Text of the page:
S. Amir Kohan

The Worker Adjustment and Retraining Notification Act (WARN) (1988)

This was the first attempt by Congress to involve local communities early in the private sector’s downsizing process. It also prevented employers from just shutting the door and walking away without any worker benefits. It applies to all employers with 100 or more full-time workers at a single facility. The law specifies a qualifying employer to be one that has 100 or more employees who in the aggregate work at least 4,000 hours per week (exclusive of hours of overtime).

Definitions
The term plant closing refers to the permanent or temporary shutdown of a single site of employment, or one or more facilities or operating units within a single site of employment, if the shutdown results in an employment loss at the single site of employment during any 30-day period for 50 or more employees, excluding any part-time employees.

The term mass layoff refers to a reduction in force that is not the result of a plant closing and results in an employment loss at the single site of employment during any 30-day period for (1) at least 500 employees to be laid off from a workforce of 500 or more; or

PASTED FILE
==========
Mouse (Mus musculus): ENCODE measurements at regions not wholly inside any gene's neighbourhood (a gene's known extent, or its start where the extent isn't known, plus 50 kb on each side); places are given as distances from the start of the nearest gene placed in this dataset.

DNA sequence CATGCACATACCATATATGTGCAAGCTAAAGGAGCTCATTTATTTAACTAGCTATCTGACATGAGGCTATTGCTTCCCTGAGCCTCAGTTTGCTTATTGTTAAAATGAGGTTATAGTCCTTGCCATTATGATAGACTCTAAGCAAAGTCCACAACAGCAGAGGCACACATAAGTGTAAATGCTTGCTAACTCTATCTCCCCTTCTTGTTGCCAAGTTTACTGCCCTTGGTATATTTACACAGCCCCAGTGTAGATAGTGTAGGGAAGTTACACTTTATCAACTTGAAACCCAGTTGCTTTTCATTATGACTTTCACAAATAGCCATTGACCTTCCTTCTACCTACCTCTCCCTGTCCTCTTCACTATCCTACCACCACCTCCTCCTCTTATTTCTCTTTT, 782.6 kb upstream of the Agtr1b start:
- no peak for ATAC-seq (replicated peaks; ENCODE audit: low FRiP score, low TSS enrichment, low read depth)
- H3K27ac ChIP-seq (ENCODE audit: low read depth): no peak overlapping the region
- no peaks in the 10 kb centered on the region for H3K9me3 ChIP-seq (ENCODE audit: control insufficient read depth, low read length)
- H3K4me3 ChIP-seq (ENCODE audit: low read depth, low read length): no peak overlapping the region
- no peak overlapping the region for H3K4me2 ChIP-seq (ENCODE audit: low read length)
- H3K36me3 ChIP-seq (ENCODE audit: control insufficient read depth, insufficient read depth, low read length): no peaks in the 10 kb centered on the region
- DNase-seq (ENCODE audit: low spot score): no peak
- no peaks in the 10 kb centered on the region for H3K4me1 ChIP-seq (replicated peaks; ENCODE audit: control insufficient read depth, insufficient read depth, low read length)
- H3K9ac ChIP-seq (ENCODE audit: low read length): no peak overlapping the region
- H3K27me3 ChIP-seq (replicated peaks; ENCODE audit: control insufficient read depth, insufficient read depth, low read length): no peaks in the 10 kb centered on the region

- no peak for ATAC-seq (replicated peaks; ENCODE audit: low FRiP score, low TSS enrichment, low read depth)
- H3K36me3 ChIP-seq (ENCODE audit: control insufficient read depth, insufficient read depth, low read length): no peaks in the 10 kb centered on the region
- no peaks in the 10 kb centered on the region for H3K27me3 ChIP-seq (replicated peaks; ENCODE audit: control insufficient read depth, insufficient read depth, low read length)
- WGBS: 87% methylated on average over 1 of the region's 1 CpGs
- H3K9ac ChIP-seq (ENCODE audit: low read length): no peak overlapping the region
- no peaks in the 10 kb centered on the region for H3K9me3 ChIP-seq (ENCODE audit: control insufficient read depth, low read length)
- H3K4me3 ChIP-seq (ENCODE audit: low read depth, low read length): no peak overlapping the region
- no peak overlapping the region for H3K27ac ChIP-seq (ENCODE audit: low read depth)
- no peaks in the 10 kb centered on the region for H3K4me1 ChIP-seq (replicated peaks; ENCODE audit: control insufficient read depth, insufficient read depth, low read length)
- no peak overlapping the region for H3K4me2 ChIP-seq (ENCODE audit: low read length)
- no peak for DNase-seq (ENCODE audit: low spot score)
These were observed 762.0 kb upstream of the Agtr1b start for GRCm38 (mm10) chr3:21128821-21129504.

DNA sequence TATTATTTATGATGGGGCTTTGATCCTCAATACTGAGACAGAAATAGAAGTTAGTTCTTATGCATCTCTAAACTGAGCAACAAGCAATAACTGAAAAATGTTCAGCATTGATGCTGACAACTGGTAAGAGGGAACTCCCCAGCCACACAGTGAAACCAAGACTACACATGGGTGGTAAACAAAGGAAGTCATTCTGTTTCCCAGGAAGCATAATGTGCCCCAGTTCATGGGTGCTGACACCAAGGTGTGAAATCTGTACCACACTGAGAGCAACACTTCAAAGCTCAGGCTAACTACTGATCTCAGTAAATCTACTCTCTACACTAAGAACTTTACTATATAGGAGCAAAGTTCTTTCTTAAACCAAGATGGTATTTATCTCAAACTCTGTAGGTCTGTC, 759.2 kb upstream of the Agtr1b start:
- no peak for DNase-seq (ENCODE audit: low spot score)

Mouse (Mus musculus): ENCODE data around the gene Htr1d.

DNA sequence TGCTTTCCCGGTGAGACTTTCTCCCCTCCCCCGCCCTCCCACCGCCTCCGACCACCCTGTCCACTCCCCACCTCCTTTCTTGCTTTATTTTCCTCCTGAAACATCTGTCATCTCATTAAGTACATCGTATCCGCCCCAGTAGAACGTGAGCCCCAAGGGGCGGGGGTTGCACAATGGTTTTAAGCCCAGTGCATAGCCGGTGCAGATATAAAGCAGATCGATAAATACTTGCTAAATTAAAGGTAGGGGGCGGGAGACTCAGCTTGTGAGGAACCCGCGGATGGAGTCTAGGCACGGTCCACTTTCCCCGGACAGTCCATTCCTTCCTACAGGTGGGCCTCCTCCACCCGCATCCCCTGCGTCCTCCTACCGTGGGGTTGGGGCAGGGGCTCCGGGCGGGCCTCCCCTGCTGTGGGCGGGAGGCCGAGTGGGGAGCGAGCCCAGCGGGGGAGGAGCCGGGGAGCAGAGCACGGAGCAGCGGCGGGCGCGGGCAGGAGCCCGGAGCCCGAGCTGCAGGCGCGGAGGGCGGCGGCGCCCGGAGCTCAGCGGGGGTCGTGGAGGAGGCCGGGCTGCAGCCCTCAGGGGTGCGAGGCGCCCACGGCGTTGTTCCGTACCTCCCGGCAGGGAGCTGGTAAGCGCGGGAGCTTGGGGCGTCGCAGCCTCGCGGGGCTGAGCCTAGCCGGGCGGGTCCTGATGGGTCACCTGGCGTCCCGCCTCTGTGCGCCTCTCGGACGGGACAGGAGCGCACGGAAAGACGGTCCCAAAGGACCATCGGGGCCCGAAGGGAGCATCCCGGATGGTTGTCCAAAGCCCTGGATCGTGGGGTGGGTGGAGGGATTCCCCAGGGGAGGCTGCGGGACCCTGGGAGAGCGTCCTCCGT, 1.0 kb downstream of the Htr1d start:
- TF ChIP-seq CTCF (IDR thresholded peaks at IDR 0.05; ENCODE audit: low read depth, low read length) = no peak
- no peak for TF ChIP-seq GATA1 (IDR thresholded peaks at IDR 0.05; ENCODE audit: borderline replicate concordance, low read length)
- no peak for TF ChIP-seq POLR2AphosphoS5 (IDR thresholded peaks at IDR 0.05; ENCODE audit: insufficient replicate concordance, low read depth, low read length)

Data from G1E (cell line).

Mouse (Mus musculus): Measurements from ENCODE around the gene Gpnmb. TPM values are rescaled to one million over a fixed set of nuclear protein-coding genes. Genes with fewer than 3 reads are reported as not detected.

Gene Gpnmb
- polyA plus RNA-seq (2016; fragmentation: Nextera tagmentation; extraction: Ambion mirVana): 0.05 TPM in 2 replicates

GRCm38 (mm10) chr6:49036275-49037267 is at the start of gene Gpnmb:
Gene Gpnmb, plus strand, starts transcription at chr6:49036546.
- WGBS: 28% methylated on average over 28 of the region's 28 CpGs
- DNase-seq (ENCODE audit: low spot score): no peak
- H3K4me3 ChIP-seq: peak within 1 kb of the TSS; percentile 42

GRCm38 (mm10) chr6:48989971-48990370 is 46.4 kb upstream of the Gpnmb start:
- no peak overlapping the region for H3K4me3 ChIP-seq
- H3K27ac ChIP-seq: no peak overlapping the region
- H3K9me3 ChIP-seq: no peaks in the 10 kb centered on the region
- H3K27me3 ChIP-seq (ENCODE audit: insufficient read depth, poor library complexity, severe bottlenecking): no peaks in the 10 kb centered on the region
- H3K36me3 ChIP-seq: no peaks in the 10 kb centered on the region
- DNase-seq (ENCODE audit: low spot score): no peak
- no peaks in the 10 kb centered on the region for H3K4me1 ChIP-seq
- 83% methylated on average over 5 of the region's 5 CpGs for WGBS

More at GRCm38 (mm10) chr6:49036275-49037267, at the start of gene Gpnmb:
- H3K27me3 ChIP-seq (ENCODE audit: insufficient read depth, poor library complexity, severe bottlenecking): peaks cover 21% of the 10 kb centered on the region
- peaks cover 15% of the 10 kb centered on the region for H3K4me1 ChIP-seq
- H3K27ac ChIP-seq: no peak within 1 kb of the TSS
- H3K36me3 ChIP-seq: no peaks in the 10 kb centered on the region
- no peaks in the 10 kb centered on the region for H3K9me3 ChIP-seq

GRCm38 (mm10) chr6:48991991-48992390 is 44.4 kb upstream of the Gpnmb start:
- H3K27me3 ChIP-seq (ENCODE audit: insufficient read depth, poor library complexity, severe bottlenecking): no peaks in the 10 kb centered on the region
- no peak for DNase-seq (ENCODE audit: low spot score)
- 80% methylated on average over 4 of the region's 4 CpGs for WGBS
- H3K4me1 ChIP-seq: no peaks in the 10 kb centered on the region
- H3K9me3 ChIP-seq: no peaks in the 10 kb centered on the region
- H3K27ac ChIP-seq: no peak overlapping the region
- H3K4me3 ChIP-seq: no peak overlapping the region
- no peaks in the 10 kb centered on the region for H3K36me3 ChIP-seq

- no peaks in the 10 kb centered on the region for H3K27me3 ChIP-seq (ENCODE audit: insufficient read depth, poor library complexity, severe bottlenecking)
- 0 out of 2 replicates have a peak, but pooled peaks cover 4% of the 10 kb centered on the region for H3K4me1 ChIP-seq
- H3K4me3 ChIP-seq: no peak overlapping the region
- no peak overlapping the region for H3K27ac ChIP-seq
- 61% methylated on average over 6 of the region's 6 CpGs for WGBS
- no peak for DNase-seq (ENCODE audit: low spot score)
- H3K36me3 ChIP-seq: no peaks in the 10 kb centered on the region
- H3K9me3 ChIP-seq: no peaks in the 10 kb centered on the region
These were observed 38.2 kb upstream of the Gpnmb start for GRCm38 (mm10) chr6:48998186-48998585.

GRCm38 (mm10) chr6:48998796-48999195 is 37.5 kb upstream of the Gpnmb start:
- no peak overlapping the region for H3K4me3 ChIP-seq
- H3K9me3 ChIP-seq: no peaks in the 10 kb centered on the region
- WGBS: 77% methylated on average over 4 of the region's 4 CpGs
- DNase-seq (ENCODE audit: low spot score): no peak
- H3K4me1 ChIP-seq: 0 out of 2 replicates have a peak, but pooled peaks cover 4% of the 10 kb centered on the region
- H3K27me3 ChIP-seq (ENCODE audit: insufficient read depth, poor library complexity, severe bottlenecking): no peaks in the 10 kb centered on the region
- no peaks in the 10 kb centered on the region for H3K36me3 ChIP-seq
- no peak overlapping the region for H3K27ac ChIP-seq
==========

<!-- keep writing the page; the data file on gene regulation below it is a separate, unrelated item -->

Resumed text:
(2) when at least 33 percent of the workforce (excluding any part-time employees) are going to be removed from the payroll in a layoff where there are a total of 50 to 499workers before the layoff.

Required Actions
The law requires 60 days’ advance notice to employees of a plant closing or mass layoffs. Any employment loss of 50 or more people, excluding part-time workers, is considered a trigger event to activate the requirements. Notification of public officials in the sur-
rounding community in addition to notification of employees is a requirement. The local community leaders must be informed and invited to participate in the process of finding new jobs for laid-off workers. There is a provision that says an employer can pay
60 days’ separation allowance if it gives no notice to workers who will be terminated.


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